What state their hearts and lives were in is not spelled out here, but it’s already been made abundantly clear in the earlier chapters, and it’s strongly signalled by that reference at the end of verse 4:
And Eli’s two sons, Hophni and Phineas, were there with the ark of the covenant of God.
As we saw in this series before our Giving Review, these men are seriously spiritually and financially corrupt and sexually immoral. The verdict of God’s word is unequivocal – 2.12:
Eli’s sons were wicked men; they had no regard for the Lord.
And here they are, daring to lord it over the ark in collaboration with the people.
The result would be comic if it weren’t so tragic. When the ark comes into the camp…
… all Israel raised such a great shout that the ground shook.
Think Newcastle United at St James’ Park scoring a fourth goal having been four-nil down against Arsenal. But for the Israelites, that was seriously misplaced enthusiasm. It was hubris – the pride that comes before a fall.
The racket they made alerted the Philistines. They realise the ark has arrived in the enemy camp. And there is this terrible irony that the Philistines, for all their pagan misunderstanding, actually fear the God of Israel more than the Israelites themselves. They’re terrified of defeat, death and enslavement. Fear engenders in us either fight or flight. They don’t flee but steel themselves for the conflict, fight harder than ever, and slaughter the Israelites in the ensuing battle. What is more, they capture the ark and kill Hophni and Phineas along with many thousands of others. It’s the surviving Israelites who flee. The defeat of Israel is comprehensive and terrible.
The cynical spiritual calculation that the Israelites had made was all wrong. They thought they could carry on living contrary to God’s will, either tolerating or actually engaging in the worst kind of wicked and ungodly corruption. At the same time they thought that by literally man-handling the ark they could manipulate the living God into giving them victory over their enemies. Big mistake.
In the light of all that, the lesson is obvious. If we think we can ignore the state of our hearts and lives and by superstitious religiosity twist God’s arm so he gives us what we want, we’ve got another think coming. We think, “Let’s get God on our side”. But that’s the wrong way round. We should think, “We need to be on God’s side”. Don’t try to manipulate the living God. It’s a lesson that we need to apply to ourselves individually, to the church and indeed to our nation.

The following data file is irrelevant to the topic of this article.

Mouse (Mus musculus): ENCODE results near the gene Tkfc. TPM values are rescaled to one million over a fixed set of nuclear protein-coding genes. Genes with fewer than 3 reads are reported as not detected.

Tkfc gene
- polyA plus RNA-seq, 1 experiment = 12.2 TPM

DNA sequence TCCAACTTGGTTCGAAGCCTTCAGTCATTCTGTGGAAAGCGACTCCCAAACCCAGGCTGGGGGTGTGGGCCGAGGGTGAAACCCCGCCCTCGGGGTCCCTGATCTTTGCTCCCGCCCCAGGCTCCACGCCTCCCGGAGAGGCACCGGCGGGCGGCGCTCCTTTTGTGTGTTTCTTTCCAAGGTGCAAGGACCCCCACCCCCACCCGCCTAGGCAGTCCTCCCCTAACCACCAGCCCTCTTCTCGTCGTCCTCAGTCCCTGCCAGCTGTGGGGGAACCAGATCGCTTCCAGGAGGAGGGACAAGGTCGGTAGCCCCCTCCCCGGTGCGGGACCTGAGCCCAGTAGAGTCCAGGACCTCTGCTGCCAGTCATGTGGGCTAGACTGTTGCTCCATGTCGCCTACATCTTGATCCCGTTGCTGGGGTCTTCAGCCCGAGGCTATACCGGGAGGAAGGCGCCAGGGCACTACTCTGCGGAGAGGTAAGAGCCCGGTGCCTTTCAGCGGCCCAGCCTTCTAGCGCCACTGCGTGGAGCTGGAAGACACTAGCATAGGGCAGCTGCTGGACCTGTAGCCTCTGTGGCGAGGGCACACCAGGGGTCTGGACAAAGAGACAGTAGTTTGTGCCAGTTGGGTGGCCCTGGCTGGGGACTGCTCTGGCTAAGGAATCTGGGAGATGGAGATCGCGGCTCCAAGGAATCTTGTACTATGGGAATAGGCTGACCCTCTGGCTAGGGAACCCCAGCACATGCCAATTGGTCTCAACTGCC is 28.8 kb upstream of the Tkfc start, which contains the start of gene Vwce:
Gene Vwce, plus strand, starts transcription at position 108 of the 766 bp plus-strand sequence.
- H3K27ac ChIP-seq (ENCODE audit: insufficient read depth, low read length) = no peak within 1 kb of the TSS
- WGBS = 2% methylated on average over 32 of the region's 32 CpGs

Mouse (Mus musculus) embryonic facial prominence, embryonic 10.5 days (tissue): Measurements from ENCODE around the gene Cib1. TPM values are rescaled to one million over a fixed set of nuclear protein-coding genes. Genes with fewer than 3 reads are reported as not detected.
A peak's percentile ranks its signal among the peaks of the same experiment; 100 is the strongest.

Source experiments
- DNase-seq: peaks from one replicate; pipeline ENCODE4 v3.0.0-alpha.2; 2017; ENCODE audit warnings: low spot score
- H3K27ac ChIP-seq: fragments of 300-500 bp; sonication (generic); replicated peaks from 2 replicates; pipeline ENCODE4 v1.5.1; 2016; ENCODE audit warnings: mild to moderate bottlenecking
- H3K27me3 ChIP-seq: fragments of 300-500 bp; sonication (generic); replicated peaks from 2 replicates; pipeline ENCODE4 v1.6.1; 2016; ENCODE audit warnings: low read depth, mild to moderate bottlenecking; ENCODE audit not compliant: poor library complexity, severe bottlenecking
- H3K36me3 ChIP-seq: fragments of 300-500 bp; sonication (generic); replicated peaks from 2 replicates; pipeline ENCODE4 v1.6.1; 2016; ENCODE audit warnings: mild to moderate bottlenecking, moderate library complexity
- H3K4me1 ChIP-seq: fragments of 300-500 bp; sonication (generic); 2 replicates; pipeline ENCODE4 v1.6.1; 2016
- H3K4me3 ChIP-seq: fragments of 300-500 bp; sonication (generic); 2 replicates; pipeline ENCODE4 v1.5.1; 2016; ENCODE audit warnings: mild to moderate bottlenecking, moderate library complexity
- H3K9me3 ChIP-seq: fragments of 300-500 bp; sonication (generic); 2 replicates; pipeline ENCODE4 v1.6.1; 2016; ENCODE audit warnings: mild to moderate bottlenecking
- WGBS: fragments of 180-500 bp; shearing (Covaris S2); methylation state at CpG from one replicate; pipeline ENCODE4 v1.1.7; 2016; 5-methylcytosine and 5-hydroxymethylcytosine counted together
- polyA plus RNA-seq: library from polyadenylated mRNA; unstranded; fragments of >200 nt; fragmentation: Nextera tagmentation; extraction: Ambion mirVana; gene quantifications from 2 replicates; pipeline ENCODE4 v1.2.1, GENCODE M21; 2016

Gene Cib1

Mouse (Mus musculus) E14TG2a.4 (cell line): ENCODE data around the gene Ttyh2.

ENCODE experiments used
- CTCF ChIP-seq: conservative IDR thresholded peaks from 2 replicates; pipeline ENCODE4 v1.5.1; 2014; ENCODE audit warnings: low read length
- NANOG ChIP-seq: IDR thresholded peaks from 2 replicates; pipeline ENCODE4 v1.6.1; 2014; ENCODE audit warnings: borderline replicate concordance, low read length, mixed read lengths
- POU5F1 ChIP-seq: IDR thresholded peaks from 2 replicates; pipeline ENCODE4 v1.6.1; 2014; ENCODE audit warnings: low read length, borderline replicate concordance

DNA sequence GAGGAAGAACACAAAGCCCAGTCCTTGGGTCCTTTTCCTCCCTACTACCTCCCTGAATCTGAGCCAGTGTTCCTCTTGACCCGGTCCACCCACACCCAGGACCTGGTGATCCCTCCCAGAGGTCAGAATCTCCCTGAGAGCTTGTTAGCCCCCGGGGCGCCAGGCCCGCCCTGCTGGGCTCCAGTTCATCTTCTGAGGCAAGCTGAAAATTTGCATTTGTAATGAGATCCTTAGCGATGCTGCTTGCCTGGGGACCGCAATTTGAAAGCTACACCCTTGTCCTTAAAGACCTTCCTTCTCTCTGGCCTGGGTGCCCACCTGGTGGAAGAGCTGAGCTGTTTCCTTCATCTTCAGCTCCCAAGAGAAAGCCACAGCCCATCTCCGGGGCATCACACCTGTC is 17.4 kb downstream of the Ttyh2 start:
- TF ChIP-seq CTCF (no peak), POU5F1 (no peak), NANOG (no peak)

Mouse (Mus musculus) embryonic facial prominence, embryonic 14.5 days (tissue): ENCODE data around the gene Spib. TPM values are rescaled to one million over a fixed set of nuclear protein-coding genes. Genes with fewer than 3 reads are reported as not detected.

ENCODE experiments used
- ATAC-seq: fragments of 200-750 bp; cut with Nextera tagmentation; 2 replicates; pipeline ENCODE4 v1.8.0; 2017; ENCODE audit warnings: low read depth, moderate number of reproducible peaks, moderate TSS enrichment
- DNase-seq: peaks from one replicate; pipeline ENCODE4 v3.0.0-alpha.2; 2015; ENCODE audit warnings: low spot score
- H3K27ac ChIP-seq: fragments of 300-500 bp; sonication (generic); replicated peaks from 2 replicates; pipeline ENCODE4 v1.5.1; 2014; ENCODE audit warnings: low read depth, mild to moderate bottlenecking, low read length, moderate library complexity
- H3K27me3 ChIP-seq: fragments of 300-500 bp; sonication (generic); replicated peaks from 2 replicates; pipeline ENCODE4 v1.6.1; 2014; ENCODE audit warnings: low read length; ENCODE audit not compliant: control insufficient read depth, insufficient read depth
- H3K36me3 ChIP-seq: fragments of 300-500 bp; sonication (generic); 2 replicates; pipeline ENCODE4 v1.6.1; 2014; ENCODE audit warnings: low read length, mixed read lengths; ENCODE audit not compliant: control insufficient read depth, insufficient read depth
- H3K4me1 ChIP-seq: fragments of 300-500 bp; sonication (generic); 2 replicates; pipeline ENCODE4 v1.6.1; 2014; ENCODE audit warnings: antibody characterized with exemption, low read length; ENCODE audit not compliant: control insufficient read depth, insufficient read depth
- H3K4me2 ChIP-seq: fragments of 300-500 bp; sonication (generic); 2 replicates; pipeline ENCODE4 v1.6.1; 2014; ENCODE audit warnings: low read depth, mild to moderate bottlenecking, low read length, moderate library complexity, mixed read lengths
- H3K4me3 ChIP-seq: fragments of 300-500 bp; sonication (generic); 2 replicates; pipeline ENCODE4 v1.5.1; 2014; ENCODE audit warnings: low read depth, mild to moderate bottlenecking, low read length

What might that kind of attempted manipulation look like at the national level nowadays? Maybe it looks like a complacent assumption that we have some kind of divine right to peace and prosperity in this country because we’re a so-called Christian country, however we live and whatever we do. As a nation, do we somehow think that because our towns and villages are littered with church towers and spires that have been there for a thousand years, and because we all celebrate Christmas, we somehow have immunity from national catastrophe – however spiritually, sexually, and financially degenerate we become? This passage warns us otherwise.
What about at the church level? Take the Church of England, of which we’re a part. Are we collectively in danger of thinking that somehow because we still have robed clergy, cathedral choirs, prayer books, christenings, and bread and wine we can drive a coach and horses through Gods’ revealed will and ride rough shod over God’s truth and expect to survive and thrive as a denomination? The writing is on the wall. God will not be mocked.
And what about at the individual level – the level of our own lives. Allow me to put this personally and directly in a way that’s especially relevant to some of you – though thankfully I’ve no idea who you are. Do you think you can carry on persistently, wilfully and unrepentantly on the corrupt spiritual, sexual or financial path you’re on, and expect God to prosper your life, just because you turn up to church now and again and then go away unchanged? Not if what happened to the Israelites is anything to go by. The New Testament says, speaking of the history of ancient Israel,
These things happened to them as examples and were written down as warnings for us, on whom the fulfilment of the ages has come.
That’s 1 Corinthians 10.11. The lesson is that any behaviour that uses God but refuses to repent puts us in grave danger. Don’t try to manipulate the living God. Lesson number one.
Secondly, WHEN THINGS ARE DESPERATE, DON’T DESPAIR
Let’s take a deep breath, and look on to verse 12, and the aftermath of the slaughter:
12That same day a Benjamite ran from the battle line and went to Shiloh, his clothes torn and dust on his head. 13When he arrived, there was Eli sitting on his chair by the side of the road, watching, because his heart feared for the ark of God.
Notice Eli’s faltering faith. Eli is supposed to be the spiritual leader of his people. But why is he afraid for the ark of God? Does he somehow think that God can’t look after himself? Does he think God is vulnerable to the Philistine onslaught? Or did he have an inkling that the Israelites had forfeited the Lord’s protection? Either way, why did he permit the ark to go, in the custody of his sons who he knew to be wicked?